This March, in honor of Women’s History Month, I read Silent Spring, by environmental pioneer, Rachel Carson. I selected the 40th-anniversary edition which includes an introduction by the biographer, Linda Lear and an afterword by author and scientist, Edward O. Wilson.
Simple, beautiful, and evocative illustrations by Lois and Louis Darling begin each chapter.
In a way, Silent Spring is a classic tale of warfare—us against them. The war described in the book is between man and other members of nature, specifically unwanted insects (pests) and to a lesser extent unwanted plants (weeds). As with all wars, there is collateral damage and unintended consequences. The weapons of this war were pesticides, herbicides, and other toxic chemicals, many of which were byproducts of another war, World War II.
Readers learn about the impact of these “elixirs of death” on not only their intended targets of insect pests and weeds but also on the water, soil, plants, animals, and humans. Carson recounts the effects of widespread insecticide spraying operations that took place over millions and millions of acres of land, often repeatedly. In the end, the insects just came back in greater numbers as they adapted quickly to the poisons, but damage to plants, animals, and humans was long lasting and sometimes fatal.
The book tells of how chemical companies convinced farmers, ranchers, foresters, and governmental agencies that insecticides and herbicides were necessary and safe. They, in turn, informed the public there was nothing to worry about. The areas sprayed included forests, agricultural land, orchards, roadsides, and even residential neighborhoods. Many times insecticides and herbicides were applied without the consent of the public and often without any pre-notification.
Carson was not against killing insects that carry infection and disease, just the practice of killing off everything else at the same time. In the final chapter, she describes some alternatives. Silent Spring contains a lot of scientific information, research, facts, and examples. The 50 or so pages at the end of the text contain Carson’s sources.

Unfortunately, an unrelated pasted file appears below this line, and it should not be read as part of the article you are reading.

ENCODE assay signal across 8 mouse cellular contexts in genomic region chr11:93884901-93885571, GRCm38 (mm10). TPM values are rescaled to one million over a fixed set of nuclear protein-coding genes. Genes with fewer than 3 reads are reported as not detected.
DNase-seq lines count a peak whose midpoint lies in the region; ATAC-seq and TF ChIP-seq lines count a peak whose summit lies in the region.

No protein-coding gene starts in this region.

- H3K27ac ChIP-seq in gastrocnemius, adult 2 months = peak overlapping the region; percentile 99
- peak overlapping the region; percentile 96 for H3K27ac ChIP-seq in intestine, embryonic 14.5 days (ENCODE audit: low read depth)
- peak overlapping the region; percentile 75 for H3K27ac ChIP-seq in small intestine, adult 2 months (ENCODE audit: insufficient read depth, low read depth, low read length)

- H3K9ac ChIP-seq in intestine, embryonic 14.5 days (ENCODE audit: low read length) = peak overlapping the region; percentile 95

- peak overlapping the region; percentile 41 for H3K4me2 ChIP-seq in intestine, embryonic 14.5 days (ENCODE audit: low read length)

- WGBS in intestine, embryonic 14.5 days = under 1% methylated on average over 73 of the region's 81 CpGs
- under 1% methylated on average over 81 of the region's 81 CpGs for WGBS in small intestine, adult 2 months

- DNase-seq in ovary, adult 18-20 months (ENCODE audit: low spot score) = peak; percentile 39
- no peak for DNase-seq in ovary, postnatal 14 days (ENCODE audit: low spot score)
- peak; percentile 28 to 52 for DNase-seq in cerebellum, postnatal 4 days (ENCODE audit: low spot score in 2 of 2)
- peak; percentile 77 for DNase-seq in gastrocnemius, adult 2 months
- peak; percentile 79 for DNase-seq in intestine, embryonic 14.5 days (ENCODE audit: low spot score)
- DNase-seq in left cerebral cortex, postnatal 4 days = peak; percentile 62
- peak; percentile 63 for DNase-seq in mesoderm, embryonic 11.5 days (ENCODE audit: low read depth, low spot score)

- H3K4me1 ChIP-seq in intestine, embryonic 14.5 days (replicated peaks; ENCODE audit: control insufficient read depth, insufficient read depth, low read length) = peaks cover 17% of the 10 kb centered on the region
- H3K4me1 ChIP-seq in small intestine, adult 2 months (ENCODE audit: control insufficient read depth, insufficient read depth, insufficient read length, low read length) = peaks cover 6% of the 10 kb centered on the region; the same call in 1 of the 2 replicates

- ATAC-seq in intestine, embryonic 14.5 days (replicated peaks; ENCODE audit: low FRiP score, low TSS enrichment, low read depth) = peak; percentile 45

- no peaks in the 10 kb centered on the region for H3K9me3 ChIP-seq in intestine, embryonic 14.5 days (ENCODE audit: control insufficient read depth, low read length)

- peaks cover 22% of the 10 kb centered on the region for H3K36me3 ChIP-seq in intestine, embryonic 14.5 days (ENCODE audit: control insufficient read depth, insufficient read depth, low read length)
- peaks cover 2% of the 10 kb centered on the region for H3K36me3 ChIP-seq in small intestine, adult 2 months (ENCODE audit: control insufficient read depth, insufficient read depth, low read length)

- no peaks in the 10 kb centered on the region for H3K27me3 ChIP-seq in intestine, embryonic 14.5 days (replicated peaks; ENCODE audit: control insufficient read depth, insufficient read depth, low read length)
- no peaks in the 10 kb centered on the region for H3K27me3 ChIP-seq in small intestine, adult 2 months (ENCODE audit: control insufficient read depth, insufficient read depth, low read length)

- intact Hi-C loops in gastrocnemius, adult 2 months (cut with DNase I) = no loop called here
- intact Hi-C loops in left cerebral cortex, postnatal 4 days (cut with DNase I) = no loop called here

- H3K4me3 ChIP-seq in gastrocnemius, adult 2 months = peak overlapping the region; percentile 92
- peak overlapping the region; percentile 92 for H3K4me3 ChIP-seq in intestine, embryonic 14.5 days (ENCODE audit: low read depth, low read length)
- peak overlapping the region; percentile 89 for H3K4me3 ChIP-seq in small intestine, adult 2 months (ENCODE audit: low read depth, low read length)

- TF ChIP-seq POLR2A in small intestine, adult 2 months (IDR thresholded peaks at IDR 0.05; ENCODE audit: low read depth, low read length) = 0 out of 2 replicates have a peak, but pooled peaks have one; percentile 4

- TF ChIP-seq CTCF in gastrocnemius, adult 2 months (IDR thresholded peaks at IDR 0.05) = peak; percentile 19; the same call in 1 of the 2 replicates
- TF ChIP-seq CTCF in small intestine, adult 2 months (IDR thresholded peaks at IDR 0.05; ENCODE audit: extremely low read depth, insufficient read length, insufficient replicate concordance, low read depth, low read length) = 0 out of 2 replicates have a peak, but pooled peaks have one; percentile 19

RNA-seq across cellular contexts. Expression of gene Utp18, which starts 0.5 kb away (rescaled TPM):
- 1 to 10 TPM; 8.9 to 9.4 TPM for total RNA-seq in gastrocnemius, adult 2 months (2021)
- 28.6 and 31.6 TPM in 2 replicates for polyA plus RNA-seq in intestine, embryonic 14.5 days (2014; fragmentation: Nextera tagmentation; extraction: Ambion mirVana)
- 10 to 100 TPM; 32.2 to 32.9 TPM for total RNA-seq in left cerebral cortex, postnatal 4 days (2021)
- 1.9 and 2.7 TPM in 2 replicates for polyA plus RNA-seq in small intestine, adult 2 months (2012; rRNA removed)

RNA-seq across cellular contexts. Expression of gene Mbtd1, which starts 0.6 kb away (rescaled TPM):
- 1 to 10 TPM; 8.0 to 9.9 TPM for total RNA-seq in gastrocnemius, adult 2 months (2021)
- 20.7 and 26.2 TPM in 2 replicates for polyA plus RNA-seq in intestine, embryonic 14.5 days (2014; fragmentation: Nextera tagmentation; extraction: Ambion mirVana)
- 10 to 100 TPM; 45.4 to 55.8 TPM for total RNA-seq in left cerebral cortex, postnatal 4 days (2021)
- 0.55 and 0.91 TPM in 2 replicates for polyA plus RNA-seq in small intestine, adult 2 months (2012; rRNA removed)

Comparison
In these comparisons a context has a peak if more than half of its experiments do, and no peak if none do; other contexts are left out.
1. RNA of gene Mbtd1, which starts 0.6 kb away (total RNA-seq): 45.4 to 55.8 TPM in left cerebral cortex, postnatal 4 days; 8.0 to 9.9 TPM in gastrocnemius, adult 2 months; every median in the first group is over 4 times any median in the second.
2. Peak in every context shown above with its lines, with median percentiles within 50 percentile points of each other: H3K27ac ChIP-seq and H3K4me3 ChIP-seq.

One section in the book that struck me described an effort to expand cattle grazing land by using herbicides to kill off sagebrush. Justice William O. Douglas tells of attending a meeting where citizen protests were discussed. A woman had opposed the plan as it would kill all the wildflowers. Justice Douglas said,
“Yet, was not her right to search out a banded cup or tiger lily as inalienable as the right of stockmen to search out grass or of a lumberman to claim a tree?”
The Bottom Line
Rachel Carson was a marine biologist and enjoyed writing about nature. She spent most of her professional life with the U.S. Fish and Wildlife Service and was already an accomplished nature writer by the time Silent Spring was published in 1962.
The publication of Silent Spring brought the widespread use and effects of pesticides and herbicides into the public view and provided inspiration for environmentalists across the country.
Silent Spring unleashed an avalanche of attacks on Carson and many people tried to discredit her. In the end, her voice was not silenced and although Silent Spring was written over 50 years ago, Rachel Carson and her message live on.
The next time you grab a can of insecticide to kill an ant trail in your kitchen or a can of herbicide to spray to kill the crabgrass on your lawn, put the can away, and go read Silent Spring.
- Diary of an Eco-Outlaw – Book Review
- Eco Amazons – Book Review
- Living Downstream – Book Review
- Love Canal – Book Review
- Moonrise – Book Review
- Rosalie Edge, Hawk of Mercy – Book Review